Getting back to work at East Chevington
In accordance with current government guidelines on social distancing, only small groups of three and four volunteers were able to meet at each session to plant dozens of broadleaf trees such as hazel, goat willow and downy birch in areas of recently thinned scots pine plantations.
The ever-resourceful project team organised the volunteers into groups with one volunteer laying out the tree saplings where they were to be planted, another putting them into the ground with a third volunteer putting the protective tree guards on them.
The new trees will eventually increase woodland diversity and benefit a wider range of species of birds.
Elsewhere on the Druridge Bay reserve, a grant from the Ventient Sisters North Steads Windfarm Community Benefit Fund allowed the Catch My Drift project team to buy more trees, purchase a new chainsaw, and fund relevant chainsaw training for staff and volunteers enabling them to spend three days on the reserve thinning out the woodland.
Speaking about the sessions, Sophie Webster, Catch My Drift project officer said: “The support from The National Lottery Heritage Fund for the project is invaluable, not only for the future of the East Chevington reserve but for the health and wellbeing of our volunteers, many of whom have been counting down the days until they could meet up with each other and get some normality back into their lives.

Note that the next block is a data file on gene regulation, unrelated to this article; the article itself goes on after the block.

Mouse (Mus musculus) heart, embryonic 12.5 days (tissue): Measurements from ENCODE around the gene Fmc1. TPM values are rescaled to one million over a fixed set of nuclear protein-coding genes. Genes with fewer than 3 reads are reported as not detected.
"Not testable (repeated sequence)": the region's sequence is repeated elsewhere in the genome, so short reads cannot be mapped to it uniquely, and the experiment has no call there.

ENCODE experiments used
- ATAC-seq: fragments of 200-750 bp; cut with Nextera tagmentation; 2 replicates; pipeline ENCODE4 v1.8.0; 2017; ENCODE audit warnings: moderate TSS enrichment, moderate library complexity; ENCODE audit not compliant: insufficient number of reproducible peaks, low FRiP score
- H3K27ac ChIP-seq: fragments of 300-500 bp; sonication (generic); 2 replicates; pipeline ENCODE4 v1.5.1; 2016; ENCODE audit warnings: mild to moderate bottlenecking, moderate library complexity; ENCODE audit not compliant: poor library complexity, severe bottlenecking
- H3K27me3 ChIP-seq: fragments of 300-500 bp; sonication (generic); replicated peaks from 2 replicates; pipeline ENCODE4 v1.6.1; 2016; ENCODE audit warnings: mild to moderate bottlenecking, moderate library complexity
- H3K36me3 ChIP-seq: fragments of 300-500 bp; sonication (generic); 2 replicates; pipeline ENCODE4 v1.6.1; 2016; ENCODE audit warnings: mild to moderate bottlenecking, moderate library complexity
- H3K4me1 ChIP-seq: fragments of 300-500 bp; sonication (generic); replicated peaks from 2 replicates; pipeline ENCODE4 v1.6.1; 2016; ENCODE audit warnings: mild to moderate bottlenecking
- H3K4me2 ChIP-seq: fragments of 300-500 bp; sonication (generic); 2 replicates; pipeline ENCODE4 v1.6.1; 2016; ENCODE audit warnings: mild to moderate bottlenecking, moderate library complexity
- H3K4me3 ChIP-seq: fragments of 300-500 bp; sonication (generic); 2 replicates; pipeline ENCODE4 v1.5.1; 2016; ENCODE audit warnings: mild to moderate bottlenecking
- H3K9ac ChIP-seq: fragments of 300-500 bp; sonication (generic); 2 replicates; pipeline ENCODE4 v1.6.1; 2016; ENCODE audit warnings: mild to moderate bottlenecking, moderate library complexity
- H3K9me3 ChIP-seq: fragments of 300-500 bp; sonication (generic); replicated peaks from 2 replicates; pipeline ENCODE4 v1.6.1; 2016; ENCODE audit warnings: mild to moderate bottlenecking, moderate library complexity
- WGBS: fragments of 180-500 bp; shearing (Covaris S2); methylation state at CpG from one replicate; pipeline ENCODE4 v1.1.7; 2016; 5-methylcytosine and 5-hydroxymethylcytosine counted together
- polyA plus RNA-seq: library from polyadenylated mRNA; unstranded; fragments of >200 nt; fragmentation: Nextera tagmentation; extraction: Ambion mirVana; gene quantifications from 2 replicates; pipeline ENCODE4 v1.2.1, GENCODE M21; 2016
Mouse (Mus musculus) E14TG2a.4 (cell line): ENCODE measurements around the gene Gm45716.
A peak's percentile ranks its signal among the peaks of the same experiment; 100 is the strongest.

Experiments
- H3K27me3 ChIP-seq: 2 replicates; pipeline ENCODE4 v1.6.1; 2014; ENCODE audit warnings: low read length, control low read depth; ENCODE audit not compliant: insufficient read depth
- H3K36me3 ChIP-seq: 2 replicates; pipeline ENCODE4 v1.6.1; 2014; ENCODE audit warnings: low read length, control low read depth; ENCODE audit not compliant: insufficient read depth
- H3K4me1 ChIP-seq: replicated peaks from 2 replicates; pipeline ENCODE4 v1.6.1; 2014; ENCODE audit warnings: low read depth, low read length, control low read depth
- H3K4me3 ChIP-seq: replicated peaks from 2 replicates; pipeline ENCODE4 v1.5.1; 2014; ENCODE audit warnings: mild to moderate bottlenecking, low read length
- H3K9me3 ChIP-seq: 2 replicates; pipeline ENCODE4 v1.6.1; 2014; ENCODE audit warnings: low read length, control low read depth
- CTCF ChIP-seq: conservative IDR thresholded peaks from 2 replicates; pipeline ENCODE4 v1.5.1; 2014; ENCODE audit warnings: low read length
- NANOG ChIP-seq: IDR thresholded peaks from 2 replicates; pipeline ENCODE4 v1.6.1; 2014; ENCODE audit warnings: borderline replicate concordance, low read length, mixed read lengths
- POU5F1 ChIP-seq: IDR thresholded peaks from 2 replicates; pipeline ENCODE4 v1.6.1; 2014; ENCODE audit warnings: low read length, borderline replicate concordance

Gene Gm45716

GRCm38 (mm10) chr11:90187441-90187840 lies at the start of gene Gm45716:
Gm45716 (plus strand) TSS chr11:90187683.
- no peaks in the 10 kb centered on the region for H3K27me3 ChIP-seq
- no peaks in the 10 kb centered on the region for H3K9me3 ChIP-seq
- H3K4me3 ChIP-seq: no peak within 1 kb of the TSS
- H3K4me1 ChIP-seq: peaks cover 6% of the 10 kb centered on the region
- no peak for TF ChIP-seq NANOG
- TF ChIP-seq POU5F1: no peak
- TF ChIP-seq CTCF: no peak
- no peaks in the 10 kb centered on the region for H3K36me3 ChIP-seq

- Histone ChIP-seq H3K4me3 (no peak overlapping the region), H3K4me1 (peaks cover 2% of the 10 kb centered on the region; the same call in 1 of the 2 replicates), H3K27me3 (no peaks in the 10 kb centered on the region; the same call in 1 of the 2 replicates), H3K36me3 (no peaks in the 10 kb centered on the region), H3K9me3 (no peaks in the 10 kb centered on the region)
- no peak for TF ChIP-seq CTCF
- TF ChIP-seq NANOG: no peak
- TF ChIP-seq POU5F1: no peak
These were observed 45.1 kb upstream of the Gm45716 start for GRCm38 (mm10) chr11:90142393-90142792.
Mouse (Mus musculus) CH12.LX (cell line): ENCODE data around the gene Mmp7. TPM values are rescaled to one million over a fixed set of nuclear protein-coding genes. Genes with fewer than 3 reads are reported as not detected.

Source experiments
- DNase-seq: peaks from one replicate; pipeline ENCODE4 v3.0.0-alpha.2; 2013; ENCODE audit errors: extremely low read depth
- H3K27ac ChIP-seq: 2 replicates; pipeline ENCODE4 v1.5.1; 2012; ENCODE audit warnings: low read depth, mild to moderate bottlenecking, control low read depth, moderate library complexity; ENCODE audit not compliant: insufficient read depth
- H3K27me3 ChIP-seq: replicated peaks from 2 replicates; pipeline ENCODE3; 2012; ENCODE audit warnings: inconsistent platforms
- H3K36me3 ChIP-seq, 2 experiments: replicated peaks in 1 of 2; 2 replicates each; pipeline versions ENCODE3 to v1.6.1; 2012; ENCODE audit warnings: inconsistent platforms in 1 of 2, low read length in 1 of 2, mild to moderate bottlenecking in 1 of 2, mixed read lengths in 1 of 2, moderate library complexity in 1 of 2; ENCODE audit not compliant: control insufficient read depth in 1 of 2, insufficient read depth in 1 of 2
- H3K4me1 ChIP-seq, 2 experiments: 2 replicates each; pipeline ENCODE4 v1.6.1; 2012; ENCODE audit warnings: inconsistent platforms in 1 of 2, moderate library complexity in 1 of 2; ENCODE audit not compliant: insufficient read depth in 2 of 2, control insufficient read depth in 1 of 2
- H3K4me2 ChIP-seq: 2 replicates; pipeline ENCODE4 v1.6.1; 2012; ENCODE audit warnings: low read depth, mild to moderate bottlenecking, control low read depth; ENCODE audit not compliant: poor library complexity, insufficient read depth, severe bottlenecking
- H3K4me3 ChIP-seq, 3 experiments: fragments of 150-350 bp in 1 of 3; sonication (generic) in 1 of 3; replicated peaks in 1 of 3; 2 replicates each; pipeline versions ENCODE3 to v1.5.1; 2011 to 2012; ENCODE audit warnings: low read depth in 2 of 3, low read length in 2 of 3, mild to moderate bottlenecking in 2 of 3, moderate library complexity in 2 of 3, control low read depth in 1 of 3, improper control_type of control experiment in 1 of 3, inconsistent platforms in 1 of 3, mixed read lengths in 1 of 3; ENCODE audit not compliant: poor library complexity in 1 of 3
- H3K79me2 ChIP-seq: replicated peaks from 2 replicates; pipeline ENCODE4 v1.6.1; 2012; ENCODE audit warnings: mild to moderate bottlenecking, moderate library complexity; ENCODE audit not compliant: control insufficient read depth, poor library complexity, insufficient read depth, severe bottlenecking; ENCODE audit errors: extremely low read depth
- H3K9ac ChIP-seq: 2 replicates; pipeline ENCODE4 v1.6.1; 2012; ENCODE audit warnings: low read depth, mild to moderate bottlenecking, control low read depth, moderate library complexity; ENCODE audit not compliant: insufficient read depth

“Likewise, the cash boost from the Ventient Sisters North Steads Windfarm Community Benefit Fund means we have been able to train staff and volunteers to help with the start of the roll out of our woodland management plan which will hopefully gather momentum once lockdown restrictions come to an end.”
The Catch My Drift project is working to protect and revive threatened habitats and provide refuge for different species on the Druridge Bay site. National Lottery players via a grant from The National Lottery Heritage Fund support the project.